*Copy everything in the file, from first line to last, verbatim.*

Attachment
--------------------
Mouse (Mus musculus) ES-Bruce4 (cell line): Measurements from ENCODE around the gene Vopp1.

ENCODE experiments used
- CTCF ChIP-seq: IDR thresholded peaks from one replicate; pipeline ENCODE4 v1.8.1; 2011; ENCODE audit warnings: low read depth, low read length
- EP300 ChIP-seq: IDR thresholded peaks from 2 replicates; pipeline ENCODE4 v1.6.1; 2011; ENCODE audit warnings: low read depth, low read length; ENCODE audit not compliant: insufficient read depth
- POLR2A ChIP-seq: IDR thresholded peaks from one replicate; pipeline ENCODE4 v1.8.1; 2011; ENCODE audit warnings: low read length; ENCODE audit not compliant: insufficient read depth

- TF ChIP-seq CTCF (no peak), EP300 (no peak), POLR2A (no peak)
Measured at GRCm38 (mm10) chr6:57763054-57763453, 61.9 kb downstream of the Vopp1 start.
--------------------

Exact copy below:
Mouse (Mus musculus) ES-Bruce4 (cell line): Measurements from ENCODE around the gene Vopp1.

ENCODE experiments used
- CTCF ChIP-seq: IDR thresholded peaks from one replicate; pipeline ENCODE4 v1.8.1; 2011; ENCODE audit warnings: low read depth, low read length
- EP300 ChIP-seq: IDR thresholded peaks from 2 replicates; pipeline ENCODE4 v1.6.1; 2011; ENCODE audit warnings: low read depth, low read length; ENCODE audit not compliant: insufficient read depth
- POLR2A ChIP-seq: IDR thresholded peaks from one replicate; pipeline ENCODE4 v1.8.1; 2011; ENCODE audit warnings: low read length; ENCODE audit not compliant: insufficient read depth

- TF ChIP-seq CTCF (no peak), EP300 (no peak), POLR2A (no peak)
Measured at GRCm38 (mm10) chr6:57763054-57763453, 61.9 kb downstream of the Vopp1 start.